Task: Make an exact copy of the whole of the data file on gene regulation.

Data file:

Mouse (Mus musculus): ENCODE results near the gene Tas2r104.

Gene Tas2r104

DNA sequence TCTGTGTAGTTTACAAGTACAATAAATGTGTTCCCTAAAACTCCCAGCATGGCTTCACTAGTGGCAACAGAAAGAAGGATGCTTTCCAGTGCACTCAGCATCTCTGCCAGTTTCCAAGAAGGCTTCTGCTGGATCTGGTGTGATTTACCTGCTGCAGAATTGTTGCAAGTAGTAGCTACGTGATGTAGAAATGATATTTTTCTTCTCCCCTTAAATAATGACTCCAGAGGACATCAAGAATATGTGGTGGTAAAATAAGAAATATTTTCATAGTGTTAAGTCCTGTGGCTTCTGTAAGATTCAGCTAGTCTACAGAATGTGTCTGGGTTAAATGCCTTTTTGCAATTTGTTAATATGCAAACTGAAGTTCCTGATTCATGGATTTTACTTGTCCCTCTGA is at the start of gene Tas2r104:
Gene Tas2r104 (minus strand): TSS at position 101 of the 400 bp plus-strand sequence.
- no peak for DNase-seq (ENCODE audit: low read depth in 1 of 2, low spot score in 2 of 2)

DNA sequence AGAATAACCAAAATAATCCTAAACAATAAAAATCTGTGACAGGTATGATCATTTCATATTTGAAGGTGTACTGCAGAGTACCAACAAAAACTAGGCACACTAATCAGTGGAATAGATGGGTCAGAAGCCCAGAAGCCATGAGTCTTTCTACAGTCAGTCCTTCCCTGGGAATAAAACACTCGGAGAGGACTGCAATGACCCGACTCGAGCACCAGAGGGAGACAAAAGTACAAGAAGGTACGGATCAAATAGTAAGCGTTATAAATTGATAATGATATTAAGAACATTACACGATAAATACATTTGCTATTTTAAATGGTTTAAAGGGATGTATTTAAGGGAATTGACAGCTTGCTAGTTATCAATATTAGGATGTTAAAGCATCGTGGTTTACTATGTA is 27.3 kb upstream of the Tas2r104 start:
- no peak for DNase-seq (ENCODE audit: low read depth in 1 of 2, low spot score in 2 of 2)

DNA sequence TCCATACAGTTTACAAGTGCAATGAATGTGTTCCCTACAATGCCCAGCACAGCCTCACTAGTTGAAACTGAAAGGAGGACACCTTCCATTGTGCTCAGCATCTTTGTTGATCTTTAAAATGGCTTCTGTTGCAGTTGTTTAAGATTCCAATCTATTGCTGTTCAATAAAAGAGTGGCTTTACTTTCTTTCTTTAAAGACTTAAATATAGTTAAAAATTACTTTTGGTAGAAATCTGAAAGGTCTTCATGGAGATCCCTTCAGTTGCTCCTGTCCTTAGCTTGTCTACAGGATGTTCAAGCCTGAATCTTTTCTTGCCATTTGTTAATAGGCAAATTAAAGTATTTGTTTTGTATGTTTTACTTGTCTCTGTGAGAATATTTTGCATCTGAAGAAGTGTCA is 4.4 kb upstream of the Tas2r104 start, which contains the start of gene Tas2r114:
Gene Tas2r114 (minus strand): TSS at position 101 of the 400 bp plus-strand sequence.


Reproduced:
Mouse (Mus musculus): ENCODE results near the gene Tas2r104.

Gene Tas2r104

DNA sequence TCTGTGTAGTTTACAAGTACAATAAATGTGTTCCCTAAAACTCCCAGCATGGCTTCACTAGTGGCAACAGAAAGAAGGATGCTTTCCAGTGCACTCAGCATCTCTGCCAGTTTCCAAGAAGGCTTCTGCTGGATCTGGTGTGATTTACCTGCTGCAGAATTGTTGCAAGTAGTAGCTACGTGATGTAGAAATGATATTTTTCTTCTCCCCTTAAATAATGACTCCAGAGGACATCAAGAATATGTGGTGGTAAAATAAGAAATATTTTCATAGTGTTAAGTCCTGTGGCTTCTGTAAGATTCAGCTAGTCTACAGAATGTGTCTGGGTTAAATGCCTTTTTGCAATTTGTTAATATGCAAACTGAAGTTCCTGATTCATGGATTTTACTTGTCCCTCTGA is at the start of gene Tas2r104:
Gene Tas2r104 (minus strand): TSS at position 101 of the 400 bp plus-strand sequence.
- no peak for DNase-seq (ENCODE audit: low read depth in 1 of 2, low spot score in 2 of 2)

DNA sequence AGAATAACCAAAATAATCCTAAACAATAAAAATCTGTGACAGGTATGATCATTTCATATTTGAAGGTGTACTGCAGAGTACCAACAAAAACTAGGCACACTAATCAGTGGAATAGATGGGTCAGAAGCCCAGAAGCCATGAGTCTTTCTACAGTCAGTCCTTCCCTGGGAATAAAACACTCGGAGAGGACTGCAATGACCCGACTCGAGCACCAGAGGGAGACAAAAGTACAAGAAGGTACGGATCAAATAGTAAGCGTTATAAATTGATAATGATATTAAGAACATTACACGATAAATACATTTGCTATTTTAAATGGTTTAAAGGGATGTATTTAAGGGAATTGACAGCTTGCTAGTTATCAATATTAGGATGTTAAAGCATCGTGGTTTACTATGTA is 27.3 kb upstream of the Tas2r104 start:
- no peak for DNase-seq (ENCODE audit: low read depth in 1 of 2, low spot score in 2 of 2)

DNA sequence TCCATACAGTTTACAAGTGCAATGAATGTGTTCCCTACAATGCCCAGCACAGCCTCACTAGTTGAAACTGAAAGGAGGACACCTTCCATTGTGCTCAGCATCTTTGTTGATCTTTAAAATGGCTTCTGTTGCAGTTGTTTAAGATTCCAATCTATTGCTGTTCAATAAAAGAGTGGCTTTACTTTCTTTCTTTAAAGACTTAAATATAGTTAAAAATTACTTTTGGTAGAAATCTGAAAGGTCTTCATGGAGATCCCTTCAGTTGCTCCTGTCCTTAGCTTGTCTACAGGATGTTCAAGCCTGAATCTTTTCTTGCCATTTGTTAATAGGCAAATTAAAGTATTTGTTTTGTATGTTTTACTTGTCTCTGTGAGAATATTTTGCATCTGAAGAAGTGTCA is 4.4 kb upstream of the Tas2r104 start, which contains the start of gene Tas2r114:
Gene Tas2r114 (minus strand): TSS at position 101 of the 400 bp plus-strand sequence.